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October 6, 2000

U.S. Economy: Sept. Jobless Rate Falls to 30-Year Low of 3.9%
By Siobhan Hughes, Bloomberg

Employment Situation Will Only Tighten As Holidays Approach ... Weiss comments

WASHINGTON - U.S. unemployment fell in September to 3.9% -- matching a 30-year low -- and the economy added more workers than any time in the last five months as its record nine-year-old expansion kept generating jobs.

At the same time, wages increased at the slowest pace in four months. "It's growth without inflation," said Mark Vitner, senior economist at First Union Corp. in Charlotte.

Employers hired 252,000 workers, including 87,000 at Verizon Communications who ended their strike, the Labor Department said. Construction employment increased at the fastest pace since March, and the number of temporary workers grew.

Average hourly earnings rose 0.2%, or 3 cents, in September, following 0.4% increases in August and July. "That's a pretty modest wage increase, given that the unemployment rate is back at a low," Vitner said.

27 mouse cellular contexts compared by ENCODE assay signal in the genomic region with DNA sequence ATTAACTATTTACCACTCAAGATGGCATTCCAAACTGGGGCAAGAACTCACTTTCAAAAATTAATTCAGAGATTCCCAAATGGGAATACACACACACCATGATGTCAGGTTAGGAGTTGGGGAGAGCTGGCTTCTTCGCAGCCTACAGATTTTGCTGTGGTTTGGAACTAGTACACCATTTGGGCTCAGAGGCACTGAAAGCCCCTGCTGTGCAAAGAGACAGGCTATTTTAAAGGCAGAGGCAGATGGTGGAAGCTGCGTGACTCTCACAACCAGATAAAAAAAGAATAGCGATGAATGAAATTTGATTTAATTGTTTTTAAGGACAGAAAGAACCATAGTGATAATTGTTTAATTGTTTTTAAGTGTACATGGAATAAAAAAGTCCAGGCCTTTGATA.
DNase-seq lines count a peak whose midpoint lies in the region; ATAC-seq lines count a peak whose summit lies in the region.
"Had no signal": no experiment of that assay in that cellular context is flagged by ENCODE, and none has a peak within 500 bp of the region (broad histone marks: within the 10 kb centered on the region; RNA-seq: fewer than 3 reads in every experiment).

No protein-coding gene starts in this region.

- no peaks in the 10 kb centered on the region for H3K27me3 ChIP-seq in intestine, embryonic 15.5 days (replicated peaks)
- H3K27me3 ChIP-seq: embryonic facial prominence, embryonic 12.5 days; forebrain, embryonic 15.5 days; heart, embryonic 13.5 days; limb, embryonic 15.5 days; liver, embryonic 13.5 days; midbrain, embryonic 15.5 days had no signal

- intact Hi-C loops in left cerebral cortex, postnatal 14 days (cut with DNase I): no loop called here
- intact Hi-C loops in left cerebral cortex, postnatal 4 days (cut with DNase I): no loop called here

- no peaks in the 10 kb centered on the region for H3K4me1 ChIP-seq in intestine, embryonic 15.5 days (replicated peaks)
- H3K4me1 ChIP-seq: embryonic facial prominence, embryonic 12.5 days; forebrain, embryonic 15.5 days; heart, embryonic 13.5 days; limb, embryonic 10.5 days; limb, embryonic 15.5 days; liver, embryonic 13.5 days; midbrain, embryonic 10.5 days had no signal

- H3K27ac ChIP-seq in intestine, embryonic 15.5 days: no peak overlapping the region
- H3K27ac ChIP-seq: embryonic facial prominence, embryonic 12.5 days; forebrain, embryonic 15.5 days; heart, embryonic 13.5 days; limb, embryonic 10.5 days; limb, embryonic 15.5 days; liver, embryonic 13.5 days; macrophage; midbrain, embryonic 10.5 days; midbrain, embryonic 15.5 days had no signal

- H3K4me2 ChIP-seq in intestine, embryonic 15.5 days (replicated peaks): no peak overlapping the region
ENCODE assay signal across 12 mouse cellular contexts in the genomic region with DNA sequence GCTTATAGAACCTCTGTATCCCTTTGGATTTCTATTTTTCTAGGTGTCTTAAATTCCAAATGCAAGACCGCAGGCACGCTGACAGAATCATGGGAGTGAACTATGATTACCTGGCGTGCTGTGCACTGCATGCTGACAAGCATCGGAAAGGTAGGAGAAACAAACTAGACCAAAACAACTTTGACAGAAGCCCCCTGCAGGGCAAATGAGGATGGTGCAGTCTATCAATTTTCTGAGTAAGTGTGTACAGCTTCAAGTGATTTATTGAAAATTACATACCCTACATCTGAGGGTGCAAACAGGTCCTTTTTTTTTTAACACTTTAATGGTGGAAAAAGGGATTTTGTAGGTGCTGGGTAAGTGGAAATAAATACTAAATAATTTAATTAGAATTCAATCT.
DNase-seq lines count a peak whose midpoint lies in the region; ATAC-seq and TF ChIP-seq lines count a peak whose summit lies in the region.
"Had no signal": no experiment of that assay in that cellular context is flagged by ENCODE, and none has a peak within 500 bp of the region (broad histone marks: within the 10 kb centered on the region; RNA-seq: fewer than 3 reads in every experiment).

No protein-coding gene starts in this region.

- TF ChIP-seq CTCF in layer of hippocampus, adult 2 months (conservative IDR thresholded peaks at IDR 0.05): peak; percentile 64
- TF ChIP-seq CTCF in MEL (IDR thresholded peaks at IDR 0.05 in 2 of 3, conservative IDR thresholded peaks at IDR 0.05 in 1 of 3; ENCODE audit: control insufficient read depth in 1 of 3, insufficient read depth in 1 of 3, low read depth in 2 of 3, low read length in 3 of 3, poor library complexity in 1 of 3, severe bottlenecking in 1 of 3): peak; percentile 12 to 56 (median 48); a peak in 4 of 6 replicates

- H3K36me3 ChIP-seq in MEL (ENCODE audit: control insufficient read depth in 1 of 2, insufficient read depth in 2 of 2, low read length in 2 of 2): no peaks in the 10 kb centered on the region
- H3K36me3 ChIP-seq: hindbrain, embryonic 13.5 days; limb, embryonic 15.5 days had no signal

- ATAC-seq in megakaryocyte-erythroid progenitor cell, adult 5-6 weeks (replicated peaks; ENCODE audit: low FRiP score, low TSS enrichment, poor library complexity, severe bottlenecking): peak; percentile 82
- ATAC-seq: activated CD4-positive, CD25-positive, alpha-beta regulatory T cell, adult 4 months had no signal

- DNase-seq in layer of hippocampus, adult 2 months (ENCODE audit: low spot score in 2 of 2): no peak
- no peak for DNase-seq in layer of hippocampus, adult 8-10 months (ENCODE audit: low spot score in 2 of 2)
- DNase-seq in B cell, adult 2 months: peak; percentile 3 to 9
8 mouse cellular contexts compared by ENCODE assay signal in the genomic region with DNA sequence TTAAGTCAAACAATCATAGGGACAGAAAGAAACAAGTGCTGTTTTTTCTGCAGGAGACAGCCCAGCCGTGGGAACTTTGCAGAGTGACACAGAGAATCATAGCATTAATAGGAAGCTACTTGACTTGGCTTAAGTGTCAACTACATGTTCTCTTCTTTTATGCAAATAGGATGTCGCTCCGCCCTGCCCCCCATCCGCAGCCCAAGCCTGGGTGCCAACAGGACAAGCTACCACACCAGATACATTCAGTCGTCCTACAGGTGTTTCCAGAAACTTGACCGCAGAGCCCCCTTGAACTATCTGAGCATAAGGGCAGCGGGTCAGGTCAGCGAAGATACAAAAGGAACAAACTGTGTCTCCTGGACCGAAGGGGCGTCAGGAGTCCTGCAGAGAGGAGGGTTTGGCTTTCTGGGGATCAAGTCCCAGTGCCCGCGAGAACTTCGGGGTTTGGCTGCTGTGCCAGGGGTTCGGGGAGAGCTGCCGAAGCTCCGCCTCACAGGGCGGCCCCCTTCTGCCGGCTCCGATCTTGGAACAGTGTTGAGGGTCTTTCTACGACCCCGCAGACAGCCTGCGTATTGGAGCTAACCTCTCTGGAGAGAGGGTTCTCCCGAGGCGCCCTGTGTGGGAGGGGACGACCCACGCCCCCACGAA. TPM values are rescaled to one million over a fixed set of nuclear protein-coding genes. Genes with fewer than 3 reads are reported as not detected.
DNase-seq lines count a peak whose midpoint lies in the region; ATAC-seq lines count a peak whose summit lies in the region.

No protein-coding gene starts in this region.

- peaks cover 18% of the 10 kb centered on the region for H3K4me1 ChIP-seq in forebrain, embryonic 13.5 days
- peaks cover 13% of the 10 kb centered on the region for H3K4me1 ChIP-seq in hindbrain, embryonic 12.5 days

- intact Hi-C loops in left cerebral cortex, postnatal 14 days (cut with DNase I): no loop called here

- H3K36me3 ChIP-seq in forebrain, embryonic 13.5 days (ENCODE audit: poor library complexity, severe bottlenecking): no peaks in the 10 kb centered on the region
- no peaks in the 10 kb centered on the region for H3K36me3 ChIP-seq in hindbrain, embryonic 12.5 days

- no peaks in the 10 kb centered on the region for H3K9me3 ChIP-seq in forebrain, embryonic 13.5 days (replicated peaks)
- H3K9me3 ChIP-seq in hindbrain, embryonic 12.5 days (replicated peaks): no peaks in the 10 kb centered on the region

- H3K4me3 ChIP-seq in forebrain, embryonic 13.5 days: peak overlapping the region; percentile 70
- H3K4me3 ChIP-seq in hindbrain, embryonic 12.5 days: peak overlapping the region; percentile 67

September's jobless rate matched April's, which was the lowest since January 1970, when it was also 3.9%. Unemployment had risen to 4.1% in August.

Analysts expected an unemployment rate of 4.1% and an increase of 230,000 jobs in September.

Even though government reports indicated a slight easing of the labor market in July and August, this month's report shows that the labor pool has been shrinking steadily. Now that the temporary strike at Verizon is over and its employees (who were never really in the market for another job) have returned to work, the unemployment rate truly reflects how tight the labor market really is. Furthermore, as employers struggle to fill positions for the upcoming holidays, wages are likely to jump sky-high.

Just this morning, shipper UPS announced that it plans to hire 95,000 employees for the holiday season. If 87,000 Verizon employees can skew the unemployment rate by 0.2%, UPS' hiring spree will certainly bring the unemployment rate well below the 30-year low reached this month. In addition to UPS, several other retailers such as catalog merchant Land's End and department store Macy's West are actively recruiting seasonal workers -- and they're all paying higher wages than last year.

Most of the news reports today, like the one above, comment on "growth without inflation" and "modest wage increases," but the shrinking labor pool is bound to drive up wages and inflation in the next few months. No wonder the market is reacting negatively to the news.

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